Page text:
Ad Blocker Detected

We've noticed you're currently running ad blocking software. The contents of this site are available for free thanks to the contributions of our sponsors. If you cannot see the entire article, we would appreciate if you would deactivate your ad blocker and refresh the page before continuing to browse.

Thank you.


Mom Fires Back After Passersby See Her Dragging Her Child On A Leash

NOVEMBER 19, 2017  —  By Corinne S.

Back in October, people became outraged after watching a viral video of a mom in Liverpool, England. The 31-year-old unnamed woman could be seen dragging her son across the pavement in public with what looks like a leash.

Some who viewed the footage called her a monster and an animal, saying that what she did was a clear case of child abuse. However, she wants others to know that there are two sides to every story and that people are judging her “before they know the situation." That's why she's firing back and adamantly stating she isn't a bad mom.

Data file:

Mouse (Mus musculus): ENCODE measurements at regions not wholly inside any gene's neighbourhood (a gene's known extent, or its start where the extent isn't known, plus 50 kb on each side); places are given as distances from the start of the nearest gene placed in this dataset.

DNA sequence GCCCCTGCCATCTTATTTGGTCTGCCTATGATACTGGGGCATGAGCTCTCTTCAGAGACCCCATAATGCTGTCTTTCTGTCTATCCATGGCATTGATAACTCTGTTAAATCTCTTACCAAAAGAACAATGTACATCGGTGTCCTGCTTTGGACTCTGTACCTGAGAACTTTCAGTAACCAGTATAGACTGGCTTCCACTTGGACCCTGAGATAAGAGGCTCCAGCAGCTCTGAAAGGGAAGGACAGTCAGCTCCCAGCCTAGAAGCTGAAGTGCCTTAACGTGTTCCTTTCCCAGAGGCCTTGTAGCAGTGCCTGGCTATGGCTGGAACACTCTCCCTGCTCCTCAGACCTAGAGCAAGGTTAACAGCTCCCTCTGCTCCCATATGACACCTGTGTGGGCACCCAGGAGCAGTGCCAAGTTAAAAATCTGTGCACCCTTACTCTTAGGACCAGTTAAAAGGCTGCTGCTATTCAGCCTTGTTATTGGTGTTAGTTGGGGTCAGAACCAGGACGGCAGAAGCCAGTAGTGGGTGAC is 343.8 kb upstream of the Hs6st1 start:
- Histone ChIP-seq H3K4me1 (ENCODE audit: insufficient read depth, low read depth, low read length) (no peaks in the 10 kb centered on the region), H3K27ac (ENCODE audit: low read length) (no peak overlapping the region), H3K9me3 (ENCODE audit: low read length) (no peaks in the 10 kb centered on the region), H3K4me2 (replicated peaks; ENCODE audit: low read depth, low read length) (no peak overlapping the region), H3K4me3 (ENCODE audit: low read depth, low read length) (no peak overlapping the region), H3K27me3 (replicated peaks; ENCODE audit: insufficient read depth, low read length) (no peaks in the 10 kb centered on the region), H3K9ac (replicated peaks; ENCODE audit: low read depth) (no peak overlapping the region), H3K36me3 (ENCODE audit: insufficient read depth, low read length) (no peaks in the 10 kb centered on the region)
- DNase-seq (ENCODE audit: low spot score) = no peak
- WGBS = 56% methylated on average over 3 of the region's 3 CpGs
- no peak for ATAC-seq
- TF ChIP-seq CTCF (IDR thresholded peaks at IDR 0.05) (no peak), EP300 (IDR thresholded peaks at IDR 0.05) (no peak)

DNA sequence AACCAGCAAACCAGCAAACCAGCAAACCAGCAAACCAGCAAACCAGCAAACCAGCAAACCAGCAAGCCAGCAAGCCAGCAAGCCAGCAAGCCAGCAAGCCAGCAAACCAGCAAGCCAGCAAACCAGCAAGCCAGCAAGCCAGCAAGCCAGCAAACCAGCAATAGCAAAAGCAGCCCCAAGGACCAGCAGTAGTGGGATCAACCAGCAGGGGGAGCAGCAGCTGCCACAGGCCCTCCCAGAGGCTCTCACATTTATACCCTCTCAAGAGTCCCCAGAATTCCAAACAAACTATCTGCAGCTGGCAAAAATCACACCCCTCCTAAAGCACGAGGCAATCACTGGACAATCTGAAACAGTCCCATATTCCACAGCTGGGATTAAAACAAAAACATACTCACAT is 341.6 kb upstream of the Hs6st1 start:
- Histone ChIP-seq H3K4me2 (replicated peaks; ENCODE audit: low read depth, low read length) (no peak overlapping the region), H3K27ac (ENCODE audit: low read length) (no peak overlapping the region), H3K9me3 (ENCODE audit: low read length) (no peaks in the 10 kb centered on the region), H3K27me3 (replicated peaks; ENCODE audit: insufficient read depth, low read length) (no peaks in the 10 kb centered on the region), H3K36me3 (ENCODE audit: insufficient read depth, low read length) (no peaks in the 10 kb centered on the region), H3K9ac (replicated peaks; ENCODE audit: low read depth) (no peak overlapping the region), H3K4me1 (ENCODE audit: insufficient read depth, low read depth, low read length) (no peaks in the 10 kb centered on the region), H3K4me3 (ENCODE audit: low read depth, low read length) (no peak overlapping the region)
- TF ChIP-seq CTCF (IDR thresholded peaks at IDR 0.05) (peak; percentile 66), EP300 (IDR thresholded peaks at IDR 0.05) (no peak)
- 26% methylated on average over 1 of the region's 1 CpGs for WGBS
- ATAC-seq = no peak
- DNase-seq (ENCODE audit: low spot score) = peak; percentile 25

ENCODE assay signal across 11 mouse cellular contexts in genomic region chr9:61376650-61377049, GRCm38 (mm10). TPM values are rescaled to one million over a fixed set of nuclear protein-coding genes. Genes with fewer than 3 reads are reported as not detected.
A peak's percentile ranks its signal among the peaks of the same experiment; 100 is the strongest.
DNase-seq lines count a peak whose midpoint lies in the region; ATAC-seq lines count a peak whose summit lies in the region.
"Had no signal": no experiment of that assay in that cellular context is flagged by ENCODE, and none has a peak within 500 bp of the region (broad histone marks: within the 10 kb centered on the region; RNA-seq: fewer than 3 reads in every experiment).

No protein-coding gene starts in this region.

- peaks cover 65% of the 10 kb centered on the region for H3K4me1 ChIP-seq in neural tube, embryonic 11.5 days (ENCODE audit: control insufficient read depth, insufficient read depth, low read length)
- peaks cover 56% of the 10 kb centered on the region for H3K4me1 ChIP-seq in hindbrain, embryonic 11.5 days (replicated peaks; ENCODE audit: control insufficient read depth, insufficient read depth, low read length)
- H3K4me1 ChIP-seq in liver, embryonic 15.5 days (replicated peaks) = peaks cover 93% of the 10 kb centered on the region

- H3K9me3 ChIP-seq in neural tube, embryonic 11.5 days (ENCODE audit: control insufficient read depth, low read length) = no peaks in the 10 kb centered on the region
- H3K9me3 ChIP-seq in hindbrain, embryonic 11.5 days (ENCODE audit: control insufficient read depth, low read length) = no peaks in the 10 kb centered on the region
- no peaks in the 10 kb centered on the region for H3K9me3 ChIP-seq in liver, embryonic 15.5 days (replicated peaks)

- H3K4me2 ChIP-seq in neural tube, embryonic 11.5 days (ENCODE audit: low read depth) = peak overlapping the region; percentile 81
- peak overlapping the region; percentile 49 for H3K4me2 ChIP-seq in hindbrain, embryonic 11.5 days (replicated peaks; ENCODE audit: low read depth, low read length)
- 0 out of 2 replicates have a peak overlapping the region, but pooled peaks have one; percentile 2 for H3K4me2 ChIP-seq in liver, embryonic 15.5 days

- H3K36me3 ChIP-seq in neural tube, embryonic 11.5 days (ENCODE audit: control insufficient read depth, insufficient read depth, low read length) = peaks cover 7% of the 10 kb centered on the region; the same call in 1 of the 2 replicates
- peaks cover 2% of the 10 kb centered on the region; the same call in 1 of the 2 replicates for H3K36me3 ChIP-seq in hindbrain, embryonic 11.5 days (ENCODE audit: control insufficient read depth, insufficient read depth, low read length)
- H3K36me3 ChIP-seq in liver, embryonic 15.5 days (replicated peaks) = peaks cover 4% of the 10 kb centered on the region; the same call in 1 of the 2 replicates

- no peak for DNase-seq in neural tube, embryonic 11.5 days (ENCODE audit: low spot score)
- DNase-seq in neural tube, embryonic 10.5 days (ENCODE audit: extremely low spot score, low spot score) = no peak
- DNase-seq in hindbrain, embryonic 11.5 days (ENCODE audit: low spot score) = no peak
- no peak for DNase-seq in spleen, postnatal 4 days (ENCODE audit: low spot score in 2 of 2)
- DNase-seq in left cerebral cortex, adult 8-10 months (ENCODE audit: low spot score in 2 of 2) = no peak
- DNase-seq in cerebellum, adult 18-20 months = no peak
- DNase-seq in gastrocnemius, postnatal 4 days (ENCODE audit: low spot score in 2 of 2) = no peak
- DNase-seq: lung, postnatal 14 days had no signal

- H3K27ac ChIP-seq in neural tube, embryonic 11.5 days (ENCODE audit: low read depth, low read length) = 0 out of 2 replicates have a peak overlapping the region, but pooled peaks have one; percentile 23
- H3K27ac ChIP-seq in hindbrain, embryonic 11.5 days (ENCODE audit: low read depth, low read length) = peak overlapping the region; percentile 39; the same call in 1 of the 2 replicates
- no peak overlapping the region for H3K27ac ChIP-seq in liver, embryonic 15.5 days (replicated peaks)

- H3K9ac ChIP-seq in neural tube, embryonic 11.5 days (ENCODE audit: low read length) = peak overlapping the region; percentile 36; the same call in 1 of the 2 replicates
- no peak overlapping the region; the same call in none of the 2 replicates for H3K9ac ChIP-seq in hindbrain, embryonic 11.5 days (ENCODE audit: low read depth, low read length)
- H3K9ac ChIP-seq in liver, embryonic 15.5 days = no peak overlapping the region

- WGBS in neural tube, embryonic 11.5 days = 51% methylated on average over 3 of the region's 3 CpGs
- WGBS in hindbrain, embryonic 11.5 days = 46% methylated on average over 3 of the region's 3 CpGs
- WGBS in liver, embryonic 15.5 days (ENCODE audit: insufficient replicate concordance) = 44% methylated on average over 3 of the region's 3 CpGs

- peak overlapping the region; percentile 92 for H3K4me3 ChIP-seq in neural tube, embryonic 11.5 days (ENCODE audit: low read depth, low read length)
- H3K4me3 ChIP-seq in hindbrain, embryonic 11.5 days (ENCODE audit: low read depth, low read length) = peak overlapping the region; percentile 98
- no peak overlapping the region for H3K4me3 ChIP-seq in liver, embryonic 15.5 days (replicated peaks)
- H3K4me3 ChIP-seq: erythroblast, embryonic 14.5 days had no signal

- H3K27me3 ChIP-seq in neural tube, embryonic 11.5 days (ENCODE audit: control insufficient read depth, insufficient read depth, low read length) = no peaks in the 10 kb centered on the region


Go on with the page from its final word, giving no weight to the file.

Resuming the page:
In an interview with Echo, the single mom explained that her four-year-old has severe autism. "He has meltdowns and throws himself on the floor," she said. "What I am doing in that video is the only way I can move him. He does it all the time and won't get up or let me pick him up."

"People are making me out to be a bad mom — I am not a bad mom. They should ask before they judge me," she added. "People don't understand how hard it is having an autistic child, especially when they are so strong. He has attacked me before and knocked me off my feet, but he doesn't know he is hurting me."

Despite the widespread outrage, she added that only two women -- to whom she explained her son's condition -- approached her that day. The rest of the passersby watched and said nothing, including those who recorded. As of October 26, Merseyside Police confirmed they were investigating the incident.

(via Delish and Echo)

According to child psychologist Lauren Elder, Autism Speaks assistant director for dissemination science, the best way for parents of autistic children to handle public meltdowns is to explain the child's condition to bystanders and let them know how they can help. What are your thoughts on this situation and the public's reaction to it? Give us your input in the comments.

Load another article